Kim Christensen almost didn’t open the email that informed her that she was 1 of 8 librarians nationwide that had been selected for an all-expenses paid trip to Boston to meet bestselling author and cartoonist Jeff Kinney.

“They just sort of emailed randomly and I kind of thought it was spam and if I clicked on it, I’d take down the whole city,” said Christensen, a supervisor over youth services at Springville Library.

Instead, it was an invitation to meet the award-winning author whose “Diary of a Wimpy Kid” series has remained on The New York Times bestseller lists since the publication of the first book in 2007. There are more than 290 million copies of the series in print worldwide, which are available in 71 languages.

“Have I read them? Absolutely. Do all the kids read them? We can’t keep them on the shelf. So that part is really fun, getting to meet him and they’re donating books to our library. So I’ll get to bring some books back for our tween librarian to add to our collection,” Christensen said.

Other planned activities include a Duck tour of Boston, a walking tour of the Freedom Trail, exploring the Boston Public Library, a shopping spree at Kinney’s bookstore, An Unlikely Story, and a tour of his Wimpy Kid studio.

As Christensen prepares for the trip, she is mindful of what Kinney’s assistant said when she called to make arrangements.

“She’s like, ‘Everyone on our team feels like it’s we’re doing something that won’t happen again, like a once-in-a-lifetime opportunity to do something good.’ I agree with that. They didn’t have to do that,” Christensen said.

The trip is also an opportunity for Christensen to collaborate with library professionals from across the country, most of them elementary school and middle school librarians.

Kim Christensen, librarian at Springville Library, right, speaks with a patron at the Springville Public Library on Thursday, June 6, 2024. Christensen is one of eight librarians nationwide selected to meet Jeff Kinney, author of the internationally best selling Diary of a Wimpy Kid series. | Laura Seitz, Deseret News

In fall 2023, Kinney launched a nationwide contest to find librarian heroes, “unique individuals who create an inclusive environment, support independent learning and advocate for the freedom to read and the right for kids to be able to identify themselves within the pages of a book,” according to an ABRAMS publishing press release.

Among the hundreds of nominations Kinney received, winners were selected for “their remarkable contributions to their community that go above and beyond. For example, one winner stood up against book bans and censorship, another advocated for book vending machines for their school, and one winner hosts ‘blind-date-with-a book’ events,” the press release states.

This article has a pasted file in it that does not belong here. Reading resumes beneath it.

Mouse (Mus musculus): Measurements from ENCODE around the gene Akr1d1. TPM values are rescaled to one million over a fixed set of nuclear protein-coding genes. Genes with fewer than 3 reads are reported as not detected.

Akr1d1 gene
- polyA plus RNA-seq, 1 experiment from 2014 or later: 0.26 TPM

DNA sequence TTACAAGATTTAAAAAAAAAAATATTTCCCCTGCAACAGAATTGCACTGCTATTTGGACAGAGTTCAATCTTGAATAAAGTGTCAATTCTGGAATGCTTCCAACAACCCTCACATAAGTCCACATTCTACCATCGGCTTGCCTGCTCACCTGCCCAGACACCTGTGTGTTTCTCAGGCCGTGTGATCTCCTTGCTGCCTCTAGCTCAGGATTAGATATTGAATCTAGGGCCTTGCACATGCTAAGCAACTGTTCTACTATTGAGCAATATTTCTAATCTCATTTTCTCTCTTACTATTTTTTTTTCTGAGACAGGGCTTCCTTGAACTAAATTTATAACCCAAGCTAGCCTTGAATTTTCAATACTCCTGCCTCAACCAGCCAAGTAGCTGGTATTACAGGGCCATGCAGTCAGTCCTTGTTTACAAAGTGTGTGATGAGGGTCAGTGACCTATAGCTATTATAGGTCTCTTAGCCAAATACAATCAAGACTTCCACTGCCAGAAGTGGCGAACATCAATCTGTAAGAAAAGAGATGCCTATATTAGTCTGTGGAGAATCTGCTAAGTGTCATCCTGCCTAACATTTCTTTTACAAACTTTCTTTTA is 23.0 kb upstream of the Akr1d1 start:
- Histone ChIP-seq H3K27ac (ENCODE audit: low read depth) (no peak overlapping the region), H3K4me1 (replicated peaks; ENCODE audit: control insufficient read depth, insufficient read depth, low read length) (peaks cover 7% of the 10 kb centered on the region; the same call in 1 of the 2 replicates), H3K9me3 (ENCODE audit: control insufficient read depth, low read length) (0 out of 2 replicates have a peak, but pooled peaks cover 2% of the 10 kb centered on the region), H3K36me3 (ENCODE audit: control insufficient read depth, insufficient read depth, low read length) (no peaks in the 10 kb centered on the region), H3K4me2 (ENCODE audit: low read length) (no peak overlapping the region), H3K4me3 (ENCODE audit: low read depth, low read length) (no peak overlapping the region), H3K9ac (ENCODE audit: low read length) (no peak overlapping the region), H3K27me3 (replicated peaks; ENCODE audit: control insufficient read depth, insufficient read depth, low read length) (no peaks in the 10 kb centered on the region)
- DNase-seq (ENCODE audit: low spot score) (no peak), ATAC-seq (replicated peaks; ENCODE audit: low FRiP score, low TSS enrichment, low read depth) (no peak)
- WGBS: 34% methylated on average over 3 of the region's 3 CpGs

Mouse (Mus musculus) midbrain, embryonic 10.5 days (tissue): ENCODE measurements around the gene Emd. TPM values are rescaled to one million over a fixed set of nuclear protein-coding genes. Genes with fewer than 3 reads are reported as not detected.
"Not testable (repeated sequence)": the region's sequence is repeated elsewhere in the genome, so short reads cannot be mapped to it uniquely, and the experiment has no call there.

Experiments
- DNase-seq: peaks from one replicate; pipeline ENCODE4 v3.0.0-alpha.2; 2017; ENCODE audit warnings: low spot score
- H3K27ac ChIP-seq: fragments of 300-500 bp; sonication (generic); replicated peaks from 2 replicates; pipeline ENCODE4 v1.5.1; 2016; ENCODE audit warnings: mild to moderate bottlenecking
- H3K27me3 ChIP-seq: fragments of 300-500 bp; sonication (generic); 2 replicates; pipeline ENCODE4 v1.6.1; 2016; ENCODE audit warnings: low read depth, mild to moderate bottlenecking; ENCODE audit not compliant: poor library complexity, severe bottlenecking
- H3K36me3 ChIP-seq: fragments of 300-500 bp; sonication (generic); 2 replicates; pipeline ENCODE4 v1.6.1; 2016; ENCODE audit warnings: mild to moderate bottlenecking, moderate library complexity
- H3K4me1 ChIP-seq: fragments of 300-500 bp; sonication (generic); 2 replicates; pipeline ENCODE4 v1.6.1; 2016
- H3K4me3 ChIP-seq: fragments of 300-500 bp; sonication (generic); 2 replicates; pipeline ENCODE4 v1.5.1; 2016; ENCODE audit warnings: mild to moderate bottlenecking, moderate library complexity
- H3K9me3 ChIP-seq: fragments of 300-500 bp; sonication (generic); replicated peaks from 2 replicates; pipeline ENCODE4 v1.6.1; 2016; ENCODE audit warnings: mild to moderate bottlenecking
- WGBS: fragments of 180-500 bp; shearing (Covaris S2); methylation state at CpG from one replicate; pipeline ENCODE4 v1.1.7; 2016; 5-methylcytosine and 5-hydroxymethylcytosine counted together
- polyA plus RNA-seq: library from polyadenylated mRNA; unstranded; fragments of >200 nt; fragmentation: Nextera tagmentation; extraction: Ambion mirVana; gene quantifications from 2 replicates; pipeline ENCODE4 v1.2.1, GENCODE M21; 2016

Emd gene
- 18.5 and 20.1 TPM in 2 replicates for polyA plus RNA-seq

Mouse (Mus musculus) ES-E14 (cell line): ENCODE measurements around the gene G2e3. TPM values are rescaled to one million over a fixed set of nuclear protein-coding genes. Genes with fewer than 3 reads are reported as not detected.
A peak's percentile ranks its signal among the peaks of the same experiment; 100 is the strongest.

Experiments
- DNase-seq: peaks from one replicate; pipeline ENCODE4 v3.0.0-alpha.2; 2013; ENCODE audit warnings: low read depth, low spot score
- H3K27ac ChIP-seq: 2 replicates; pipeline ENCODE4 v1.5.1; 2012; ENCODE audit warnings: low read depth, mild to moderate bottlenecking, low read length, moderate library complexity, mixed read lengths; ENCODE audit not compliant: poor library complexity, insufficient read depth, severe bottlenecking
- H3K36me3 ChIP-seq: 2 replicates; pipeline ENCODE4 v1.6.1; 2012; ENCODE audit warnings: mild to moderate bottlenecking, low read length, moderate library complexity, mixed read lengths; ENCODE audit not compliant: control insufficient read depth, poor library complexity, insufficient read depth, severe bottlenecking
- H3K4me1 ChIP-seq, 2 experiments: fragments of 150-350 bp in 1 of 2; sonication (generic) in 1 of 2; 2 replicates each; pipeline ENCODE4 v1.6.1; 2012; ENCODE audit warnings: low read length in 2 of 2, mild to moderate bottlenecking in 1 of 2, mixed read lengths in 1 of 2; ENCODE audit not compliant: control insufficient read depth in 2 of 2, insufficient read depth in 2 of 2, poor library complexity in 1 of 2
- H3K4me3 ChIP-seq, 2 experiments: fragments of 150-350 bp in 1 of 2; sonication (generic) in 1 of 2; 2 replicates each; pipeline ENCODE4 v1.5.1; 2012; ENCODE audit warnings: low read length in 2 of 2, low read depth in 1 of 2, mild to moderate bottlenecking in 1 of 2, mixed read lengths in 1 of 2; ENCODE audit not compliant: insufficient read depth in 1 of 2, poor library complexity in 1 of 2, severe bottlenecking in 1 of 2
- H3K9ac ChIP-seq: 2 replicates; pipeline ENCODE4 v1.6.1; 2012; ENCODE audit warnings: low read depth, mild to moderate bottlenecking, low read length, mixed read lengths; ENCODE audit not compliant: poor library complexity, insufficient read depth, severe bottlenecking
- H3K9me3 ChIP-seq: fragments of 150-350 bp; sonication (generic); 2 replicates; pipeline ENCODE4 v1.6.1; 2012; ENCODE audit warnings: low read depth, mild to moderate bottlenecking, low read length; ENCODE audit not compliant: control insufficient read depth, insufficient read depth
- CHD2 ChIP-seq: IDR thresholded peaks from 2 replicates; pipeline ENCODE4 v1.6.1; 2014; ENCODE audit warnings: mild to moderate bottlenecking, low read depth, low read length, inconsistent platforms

This degree of advocacy describes Christensen to a ”T,” according to Lauren Tolman, communication specialist for Utah Valley University’s Fulton Library.

“Kim Christensen is so much more than a librarian. She does provide stellar programs and a diverse book collection, but she is also a stalwart advocate for the underserved residents of Springville. She has a unique ability to discern needs, and immediately gets to work on solutions,” said Tolman, who described herself as a friend and colleague.

Christensen “sees beyond the library’s walls to the large percentage of those in her city who lack basic necessities. In the past two years, she has collaborated with Utah Food Bank to distribute hundreds of free lunches for children at the library during the summer when they may be facing food insecurity without school lunches,” Tolman said.

“She also personally raised thousands of dollars to install and stock period product dispensers in library restrooms,” initiatives that Tolman said “truly exemplify the library’s purpose of providing free services to all in their community.”

Christensen is quick to credit her library colleagues for developing a wide array of resources for library users. Dedicated volunteers pitch in to help serve meals, host events and assist with other library functions.

While Christensen said she is grateful for the opportunity to travel to Boston and meet Kinney, her selection is an acknowledgement of “the work of the whole library and the staff here. I am really lucky to get to do this. They know it’s not just me,” she said.

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This time of year, the library buzzes with activity between reading programs, craft workshops and an opportunity for kids to learn some karate moves, to name a few.

Long gone are the days when libraries were more quiet spaces conducive to reading and study but not the community gathering spaces that libraries are now.

Christensen said she much prefers the “chaos.”

“It is summer right now, so imagine how crazy that is. Our reading program is Pokémon-themed and you would have thought Taylor Swift was in town,” said Christensen, softly laughing.

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